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The microlaunch space race has begun

discolaunch
The ELaNa IV launch, containing 11 Cubesat missions, on November 19 , 2013.
NASA

In the vastness of space, unfathomable size is generally the norm. But when Jordi Puig-Suari, an aerospace engineering professor, began looking at the stars, he started thinking small. Together with Bob Twiggs, a professor at Stanford University, they developed the CubeSat, a tissue box-sized satellite that has intensified interest in space and revolutionized satellite communication.

When Puig-Suari worked at California Polytechnic State University in 1999, he was unimpressed with the typical size of satellites — “kind of overkill,” as he puts it. Satellites of the day could often be larger than a grand piano, and weighed thousands of pounds. So, he helped blueprint a spacecraft measuring 10 centimeters on each side and weighing less than 1.33 kilograms (2.93 pounds.) That’s about the size and mass of a human brain. At first, the only goal with this device was to train students how to build satellites, which are historically expensive to assemble, let alone launch.

Unexpectedly, the CubeSat was a runaway success, leading to what some are now calling the “microlaunch space race.” Today, nearly two thousand miniature spacecraft have been hurled into Earth’s orbit, with hundreds more on the way. Dozens of tech startups have gotten into the tiny satellite game, while established zero gravity companies like Rocket Lab, Boeing, SpaceX, and numerous universities and military branches regularly make use of these so-called nanosats.

discosat
The NCube2, a Norwegian student satellite.
Bjørn Pedersen, NTNU

NASA recently chose two Cubesats as part of its InSight Mars lander mission, where they’ll function as a communications relay. The CubeSat design is now standard across dozens of company prototypes, and even elementary schools have built CubeSats. They’re useful not only for observing the atmosphere and monitoring Earth, but also help us study everything from the effects of radiation on electronics to plasma bubbles near Earth’s geomagnetic equator.

The whole thing has left Puig-Suari somewhat shocked. “We have to pinch ourselves sometimes,” he says. “We’re very proud. All the new players that have been able to get into space and fly satellites are creating new companies in places that never considered themselves in a position to play in the space market.”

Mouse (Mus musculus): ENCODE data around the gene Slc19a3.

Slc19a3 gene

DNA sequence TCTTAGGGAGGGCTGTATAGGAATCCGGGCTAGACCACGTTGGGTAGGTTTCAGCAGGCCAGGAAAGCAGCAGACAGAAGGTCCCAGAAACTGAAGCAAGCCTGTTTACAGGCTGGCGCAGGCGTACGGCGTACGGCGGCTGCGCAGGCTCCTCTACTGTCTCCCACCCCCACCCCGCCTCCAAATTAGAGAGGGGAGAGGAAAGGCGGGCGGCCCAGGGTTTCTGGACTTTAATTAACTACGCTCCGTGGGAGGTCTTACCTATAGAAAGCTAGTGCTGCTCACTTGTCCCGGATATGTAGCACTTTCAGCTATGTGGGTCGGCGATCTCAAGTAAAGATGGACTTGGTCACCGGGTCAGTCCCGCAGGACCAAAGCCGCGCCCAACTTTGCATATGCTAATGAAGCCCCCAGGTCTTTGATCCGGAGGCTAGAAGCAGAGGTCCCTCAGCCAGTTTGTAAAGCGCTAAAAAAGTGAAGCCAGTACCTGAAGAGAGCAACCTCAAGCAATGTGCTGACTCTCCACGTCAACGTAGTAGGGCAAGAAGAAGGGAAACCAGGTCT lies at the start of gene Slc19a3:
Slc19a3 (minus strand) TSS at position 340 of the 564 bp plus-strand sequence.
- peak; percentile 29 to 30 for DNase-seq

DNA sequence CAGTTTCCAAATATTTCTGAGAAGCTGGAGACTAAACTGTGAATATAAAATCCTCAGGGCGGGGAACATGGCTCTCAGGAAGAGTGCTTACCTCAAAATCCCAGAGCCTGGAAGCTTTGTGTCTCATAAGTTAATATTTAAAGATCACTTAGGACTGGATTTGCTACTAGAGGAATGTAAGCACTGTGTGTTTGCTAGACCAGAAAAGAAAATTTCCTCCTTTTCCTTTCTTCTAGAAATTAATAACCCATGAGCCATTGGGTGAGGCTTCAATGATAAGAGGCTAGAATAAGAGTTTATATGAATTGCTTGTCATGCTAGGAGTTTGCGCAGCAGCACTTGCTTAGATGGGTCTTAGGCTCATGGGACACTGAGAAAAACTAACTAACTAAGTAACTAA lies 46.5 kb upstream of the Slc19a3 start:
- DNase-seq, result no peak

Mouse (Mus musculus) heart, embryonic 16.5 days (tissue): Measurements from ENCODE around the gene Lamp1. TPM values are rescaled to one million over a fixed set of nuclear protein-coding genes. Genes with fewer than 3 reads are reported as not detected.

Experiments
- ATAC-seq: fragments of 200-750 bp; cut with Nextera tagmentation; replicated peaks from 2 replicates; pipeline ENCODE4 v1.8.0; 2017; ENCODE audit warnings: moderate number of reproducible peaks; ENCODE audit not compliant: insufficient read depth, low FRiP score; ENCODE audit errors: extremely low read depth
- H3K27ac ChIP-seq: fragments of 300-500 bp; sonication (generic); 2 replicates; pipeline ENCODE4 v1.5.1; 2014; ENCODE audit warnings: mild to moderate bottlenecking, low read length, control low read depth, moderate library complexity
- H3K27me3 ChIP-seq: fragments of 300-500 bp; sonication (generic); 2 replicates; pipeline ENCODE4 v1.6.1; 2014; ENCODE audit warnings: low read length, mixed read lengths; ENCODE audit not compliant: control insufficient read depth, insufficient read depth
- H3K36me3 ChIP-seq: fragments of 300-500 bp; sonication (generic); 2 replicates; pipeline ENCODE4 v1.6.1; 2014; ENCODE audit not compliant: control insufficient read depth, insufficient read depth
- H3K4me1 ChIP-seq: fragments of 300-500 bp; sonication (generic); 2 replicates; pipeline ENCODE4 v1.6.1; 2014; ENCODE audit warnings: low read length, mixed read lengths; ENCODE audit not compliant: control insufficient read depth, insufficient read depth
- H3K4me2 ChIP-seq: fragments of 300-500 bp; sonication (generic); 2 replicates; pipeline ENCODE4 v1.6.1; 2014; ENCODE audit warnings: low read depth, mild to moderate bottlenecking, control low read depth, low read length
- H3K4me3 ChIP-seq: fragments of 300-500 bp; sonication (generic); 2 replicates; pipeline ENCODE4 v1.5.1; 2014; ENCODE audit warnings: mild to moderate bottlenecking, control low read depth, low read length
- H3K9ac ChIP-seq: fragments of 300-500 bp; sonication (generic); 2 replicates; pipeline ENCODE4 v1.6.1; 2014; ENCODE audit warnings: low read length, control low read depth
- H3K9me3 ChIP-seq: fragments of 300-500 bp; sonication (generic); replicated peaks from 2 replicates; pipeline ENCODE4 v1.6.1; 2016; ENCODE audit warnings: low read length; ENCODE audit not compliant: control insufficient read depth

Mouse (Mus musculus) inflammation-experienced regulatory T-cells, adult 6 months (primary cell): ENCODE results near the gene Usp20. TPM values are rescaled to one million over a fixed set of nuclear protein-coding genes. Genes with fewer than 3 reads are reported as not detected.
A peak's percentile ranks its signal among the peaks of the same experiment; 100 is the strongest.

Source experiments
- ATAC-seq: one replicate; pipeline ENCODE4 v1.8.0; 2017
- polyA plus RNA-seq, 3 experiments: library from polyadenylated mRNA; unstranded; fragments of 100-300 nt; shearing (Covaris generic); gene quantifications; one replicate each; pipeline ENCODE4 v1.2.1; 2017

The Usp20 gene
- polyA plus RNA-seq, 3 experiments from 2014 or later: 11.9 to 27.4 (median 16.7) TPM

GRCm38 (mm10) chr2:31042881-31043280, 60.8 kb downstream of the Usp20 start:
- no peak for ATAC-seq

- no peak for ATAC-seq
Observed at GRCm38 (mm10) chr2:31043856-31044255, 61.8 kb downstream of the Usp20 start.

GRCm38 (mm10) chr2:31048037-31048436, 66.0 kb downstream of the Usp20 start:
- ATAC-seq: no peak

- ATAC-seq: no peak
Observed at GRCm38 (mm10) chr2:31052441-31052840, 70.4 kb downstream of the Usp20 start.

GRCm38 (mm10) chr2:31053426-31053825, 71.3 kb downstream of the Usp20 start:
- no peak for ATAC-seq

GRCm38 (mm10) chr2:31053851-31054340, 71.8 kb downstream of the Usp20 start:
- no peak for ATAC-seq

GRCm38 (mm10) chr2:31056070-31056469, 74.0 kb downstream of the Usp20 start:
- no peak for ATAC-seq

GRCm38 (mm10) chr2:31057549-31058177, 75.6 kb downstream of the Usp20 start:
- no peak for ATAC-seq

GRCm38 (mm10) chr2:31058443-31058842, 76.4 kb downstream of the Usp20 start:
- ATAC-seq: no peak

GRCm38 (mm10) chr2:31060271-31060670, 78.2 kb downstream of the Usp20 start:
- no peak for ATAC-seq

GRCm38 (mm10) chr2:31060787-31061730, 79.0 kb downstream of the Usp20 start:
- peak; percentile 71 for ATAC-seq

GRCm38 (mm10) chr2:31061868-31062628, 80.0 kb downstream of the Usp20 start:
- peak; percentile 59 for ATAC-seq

It’s coming at the same time as a surge in investment in the space industry writ large. According to the most recent report from Space Investment Quarterly, nearly $1 billion was invested in space startups — including 290 satellite companies — in the first quarter of 2018 alone. That’s part of $14.8 billion invested in space corporations since 2009. There’s a lot of money to be made in this rapidly expanding industry — if you can get off the ground.

Getting to Space, Cheaply

Since Sputnik 1 launched in 1957, 8650 satellites of all sizes have been put into space. By now, most have fried up in the atmosphere, but some do survive and crash back to Earth. In the past, some have been small as well — Sputnik was about 58 centimeters in diameter.

But it’s taken some time for CubeSats to become trendy. Despite being first designed in 1999, the first CubeSat launch didn’t happen until 2003, when a Russian rocket first ejected around a half dozen units.

There are many ways to get a payload into orbit. The most common is vertical launch, i.e. a rocket on a launch pad pointing skyward. But you can also lift off from beneath a 747 airplane, a technique known as “air launch to orbit.” Virgin Orbit has already tested such a launch strategy, and others plan to adopt it in the next three years. This means you can shoot a rocket into space using a regular airport, instead of an expensive spaceport.

discoballoon

B2Space foresees massive balloons launching payloads to space.

B2Space

Dialing back the technology load even further, one U.K.-based company, B2Space, wants to get to space using high-altitude weather balloons. The inexpensive balloons can reach 40 kilometers above Earth, and then launch a rocket the rest of the way into low-earth orbit. This schema, called a Rockoon, was first developed in 1949 by James Van Allen, who used the technique to discover how the earth’s atmosphere traps space radiation.

But the Rockoon’s cheap, simple design has recently regained popularity, thanks to tech improvement. B2Space’s model avoids many of the aerodynamic constraints of other methods. The first stage will be completely reusable, which cuts down cost, but it can also be deployed from almost anywhere and doesn’t need to wait for narrow launch windows.

“Because of the nature of the system, it is very easy that we can move around,” says Victor Montero, one of the co-founders of B2Space. “Some applications are just literally not able to be performed because there is no big satellite going to an area.”